‘Novels are not Nonsense’: 1920s and 1930s New Zealand reflected through the Fiction of Jean Devanny and John A. Lee.
Horsley, A. K. (2013). ‘Novels are not Nonsense’: 1920s and 1930s New Zealand reflected through the Fiction of Jean Devanny and John A. Lee. (Thesis, Master of Arts (MA)). University of Waikato, Hamilton, New Zealand. Retrieved from http://hdl.handle.net/10289/8452
Permanent Research Commons link: http://hdl.handle.net/10289/8452
John Mulgan’s Man Alone (1939) has often been considered by historians and literary scholars as ‘the fullest prose rendering of what the New Zealand twenties and thirties felt like.’¹ This thesis argues that other contemporary novels, specifically those of Jean Devanny (1894 – 1962) and John A. Lee (1891 – 1982), present equally rich sources of information for historians researching early twentieth century New Zealand. Devanny and Lee both wrote novels set in a contemporary context, all of which offer critiques relevant to aspects of New Zealand society. These works often draw on and comment on entrenched understandings of gender, class and race, and thus provide a nuanced and sophisticated picture of 1920s and 1930s New Zealand. In this sense, the novels enable meaningful insights into contemporary issues. As Devanny asserts, they are by no means ‘nonsense’, but highly valuable and useful considerations relevant to contemporary lives and issues.² This thesis stresses that the contradictions and intricacies found in the novels of these two authors, Devanny’s in particular, should be utilised by historians as they reflect on various issues in early twentieth century New Zealand. Indeed, what might they say about New Zealanders’ understandings of their national history if Devanny’s The Butcher Shop (1926) or Lee’s Children of the Poor (1934) was regarded by historians as the quintessential novel of the 1920s and 1930s instead of Man Alone?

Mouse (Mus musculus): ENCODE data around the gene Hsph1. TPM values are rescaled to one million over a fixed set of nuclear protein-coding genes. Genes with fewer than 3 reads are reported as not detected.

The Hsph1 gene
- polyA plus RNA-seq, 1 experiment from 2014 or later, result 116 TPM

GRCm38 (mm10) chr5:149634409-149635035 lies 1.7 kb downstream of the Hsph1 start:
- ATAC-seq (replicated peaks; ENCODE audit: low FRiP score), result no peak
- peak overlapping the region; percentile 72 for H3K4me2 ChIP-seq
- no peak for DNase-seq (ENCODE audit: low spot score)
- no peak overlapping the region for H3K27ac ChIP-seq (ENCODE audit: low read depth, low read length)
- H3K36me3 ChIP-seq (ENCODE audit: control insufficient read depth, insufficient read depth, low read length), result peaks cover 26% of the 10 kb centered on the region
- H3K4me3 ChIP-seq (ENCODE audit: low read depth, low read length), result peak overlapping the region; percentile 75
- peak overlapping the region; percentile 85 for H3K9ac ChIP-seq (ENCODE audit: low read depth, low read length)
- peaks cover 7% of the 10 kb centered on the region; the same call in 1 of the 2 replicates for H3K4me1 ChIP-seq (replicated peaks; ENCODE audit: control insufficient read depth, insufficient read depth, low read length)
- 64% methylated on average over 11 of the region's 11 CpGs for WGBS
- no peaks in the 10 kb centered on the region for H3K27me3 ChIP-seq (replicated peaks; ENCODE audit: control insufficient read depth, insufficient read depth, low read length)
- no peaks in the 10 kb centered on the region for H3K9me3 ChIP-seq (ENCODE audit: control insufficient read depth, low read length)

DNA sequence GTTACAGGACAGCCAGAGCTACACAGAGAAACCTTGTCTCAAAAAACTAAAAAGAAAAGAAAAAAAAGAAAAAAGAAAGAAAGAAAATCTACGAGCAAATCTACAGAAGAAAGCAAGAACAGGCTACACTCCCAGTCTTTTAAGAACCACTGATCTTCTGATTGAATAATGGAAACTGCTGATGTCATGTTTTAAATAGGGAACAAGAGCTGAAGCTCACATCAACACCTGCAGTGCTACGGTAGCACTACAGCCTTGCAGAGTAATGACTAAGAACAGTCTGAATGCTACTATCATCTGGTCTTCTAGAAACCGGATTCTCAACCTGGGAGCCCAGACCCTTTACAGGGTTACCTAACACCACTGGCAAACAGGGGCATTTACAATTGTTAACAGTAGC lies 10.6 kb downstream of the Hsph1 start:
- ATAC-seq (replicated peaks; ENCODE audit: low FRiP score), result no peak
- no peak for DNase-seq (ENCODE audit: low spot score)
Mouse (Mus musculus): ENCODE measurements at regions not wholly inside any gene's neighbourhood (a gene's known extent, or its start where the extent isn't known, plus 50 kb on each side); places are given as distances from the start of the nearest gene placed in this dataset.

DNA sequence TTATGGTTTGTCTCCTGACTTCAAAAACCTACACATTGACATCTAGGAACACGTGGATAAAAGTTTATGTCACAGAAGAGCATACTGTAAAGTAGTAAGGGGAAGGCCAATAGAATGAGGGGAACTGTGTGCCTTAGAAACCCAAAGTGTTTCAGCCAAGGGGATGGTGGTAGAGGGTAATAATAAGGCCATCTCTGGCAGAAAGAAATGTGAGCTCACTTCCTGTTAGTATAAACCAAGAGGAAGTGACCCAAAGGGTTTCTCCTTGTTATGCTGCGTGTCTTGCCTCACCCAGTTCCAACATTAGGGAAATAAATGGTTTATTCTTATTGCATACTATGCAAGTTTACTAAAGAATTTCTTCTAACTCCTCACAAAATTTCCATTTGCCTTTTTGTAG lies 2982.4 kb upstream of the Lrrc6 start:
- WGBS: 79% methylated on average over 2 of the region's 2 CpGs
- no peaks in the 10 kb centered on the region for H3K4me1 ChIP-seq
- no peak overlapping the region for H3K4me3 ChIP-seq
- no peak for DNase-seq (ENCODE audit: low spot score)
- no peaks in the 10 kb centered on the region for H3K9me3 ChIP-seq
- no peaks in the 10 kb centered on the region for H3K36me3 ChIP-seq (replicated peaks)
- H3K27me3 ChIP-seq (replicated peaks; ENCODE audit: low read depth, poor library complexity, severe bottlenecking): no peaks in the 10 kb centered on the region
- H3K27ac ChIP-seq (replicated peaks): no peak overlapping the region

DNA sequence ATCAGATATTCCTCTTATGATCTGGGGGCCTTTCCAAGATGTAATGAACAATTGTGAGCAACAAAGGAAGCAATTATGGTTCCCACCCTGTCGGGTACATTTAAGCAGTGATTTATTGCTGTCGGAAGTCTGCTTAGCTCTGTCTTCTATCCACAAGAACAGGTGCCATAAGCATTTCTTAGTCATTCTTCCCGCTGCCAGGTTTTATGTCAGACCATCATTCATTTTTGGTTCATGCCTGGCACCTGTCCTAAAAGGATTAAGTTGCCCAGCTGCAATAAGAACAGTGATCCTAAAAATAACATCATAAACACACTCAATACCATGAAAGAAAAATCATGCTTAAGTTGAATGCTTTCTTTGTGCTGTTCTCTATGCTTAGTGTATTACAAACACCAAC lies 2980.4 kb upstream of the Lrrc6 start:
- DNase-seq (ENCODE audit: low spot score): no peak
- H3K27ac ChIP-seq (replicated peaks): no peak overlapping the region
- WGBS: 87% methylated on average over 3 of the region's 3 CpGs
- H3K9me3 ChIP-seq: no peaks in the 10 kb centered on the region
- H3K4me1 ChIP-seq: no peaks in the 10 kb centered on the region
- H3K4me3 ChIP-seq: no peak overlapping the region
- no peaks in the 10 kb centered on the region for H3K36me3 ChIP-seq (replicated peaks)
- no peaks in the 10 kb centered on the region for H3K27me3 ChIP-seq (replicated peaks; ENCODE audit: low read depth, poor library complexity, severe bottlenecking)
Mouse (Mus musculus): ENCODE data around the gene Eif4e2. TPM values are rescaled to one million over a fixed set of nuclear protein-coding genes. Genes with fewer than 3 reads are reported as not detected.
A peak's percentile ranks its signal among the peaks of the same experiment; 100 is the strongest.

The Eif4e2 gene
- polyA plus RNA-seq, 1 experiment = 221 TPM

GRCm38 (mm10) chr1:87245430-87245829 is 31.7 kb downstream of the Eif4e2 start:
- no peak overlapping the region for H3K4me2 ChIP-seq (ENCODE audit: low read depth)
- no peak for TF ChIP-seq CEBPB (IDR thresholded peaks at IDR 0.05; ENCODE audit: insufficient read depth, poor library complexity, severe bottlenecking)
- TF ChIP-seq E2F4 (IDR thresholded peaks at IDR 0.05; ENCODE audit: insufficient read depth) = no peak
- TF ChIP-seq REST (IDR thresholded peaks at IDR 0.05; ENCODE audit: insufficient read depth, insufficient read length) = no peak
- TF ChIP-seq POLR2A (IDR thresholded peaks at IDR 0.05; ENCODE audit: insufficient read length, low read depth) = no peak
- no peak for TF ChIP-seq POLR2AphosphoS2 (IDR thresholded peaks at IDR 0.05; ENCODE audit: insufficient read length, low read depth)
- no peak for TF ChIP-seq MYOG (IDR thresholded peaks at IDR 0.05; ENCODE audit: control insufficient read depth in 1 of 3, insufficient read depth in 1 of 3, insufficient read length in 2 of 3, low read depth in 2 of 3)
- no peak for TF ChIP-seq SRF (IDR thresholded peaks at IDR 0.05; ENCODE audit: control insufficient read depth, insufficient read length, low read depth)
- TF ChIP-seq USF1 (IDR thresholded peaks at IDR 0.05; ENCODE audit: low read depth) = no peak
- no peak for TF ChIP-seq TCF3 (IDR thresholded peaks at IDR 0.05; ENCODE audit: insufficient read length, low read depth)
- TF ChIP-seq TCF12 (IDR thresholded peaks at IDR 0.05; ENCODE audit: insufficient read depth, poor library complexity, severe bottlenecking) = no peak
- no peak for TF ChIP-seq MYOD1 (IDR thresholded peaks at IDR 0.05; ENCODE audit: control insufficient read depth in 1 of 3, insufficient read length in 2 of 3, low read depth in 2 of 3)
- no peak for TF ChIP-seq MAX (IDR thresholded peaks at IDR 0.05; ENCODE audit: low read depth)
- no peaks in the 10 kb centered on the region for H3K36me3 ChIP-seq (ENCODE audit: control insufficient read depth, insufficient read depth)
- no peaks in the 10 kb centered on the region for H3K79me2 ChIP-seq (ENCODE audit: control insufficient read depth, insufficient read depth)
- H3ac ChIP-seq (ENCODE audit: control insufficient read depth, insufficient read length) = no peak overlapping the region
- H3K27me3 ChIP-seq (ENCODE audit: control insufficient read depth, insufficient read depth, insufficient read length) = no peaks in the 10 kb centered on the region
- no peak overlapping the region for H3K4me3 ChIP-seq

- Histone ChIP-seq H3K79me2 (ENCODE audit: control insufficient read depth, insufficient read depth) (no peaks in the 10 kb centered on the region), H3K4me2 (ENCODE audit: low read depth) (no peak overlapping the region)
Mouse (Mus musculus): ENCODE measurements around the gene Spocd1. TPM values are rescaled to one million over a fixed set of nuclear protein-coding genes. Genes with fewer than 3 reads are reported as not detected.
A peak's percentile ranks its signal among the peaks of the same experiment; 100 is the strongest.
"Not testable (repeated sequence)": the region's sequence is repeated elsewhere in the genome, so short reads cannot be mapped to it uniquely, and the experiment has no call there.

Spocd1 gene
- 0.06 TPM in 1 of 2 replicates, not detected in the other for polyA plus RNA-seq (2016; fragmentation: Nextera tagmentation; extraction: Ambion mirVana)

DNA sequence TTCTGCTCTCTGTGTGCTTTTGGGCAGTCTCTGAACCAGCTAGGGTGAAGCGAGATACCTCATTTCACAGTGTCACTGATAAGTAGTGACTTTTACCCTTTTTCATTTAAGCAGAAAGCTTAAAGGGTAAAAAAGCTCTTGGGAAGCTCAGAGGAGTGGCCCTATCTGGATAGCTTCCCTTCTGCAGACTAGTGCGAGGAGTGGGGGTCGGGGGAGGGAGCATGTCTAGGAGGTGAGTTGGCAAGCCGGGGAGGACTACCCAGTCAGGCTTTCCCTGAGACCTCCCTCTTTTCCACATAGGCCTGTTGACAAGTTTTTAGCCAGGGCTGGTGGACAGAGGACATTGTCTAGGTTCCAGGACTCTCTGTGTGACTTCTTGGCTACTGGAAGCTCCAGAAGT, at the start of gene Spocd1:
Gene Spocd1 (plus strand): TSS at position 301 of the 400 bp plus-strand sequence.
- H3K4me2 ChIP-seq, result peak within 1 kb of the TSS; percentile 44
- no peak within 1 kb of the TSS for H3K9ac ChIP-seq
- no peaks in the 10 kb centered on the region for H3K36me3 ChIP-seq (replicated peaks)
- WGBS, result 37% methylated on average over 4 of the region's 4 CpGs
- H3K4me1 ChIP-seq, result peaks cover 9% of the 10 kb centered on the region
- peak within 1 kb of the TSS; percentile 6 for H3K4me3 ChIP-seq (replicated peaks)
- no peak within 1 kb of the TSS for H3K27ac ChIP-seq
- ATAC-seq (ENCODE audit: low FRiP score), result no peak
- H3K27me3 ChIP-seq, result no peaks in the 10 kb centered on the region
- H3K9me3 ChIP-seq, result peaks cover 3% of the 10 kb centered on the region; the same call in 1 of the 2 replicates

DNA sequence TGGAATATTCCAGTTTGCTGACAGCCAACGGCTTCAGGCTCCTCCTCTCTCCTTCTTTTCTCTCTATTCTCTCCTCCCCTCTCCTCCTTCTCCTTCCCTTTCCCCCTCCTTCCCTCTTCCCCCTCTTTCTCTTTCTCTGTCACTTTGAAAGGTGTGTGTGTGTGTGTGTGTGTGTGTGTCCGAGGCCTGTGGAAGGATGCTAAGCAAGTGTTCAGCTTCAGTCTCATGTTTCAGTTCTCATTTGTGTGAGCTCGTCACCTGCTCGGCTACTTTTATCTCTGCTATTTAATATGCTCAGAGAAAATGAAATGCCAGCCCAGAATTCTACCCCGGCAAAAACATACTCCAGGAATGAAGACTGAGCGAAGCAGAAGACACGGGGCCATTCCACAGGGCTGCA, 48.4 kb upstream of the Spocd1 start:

University of Waikato
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- Masters Degree Theses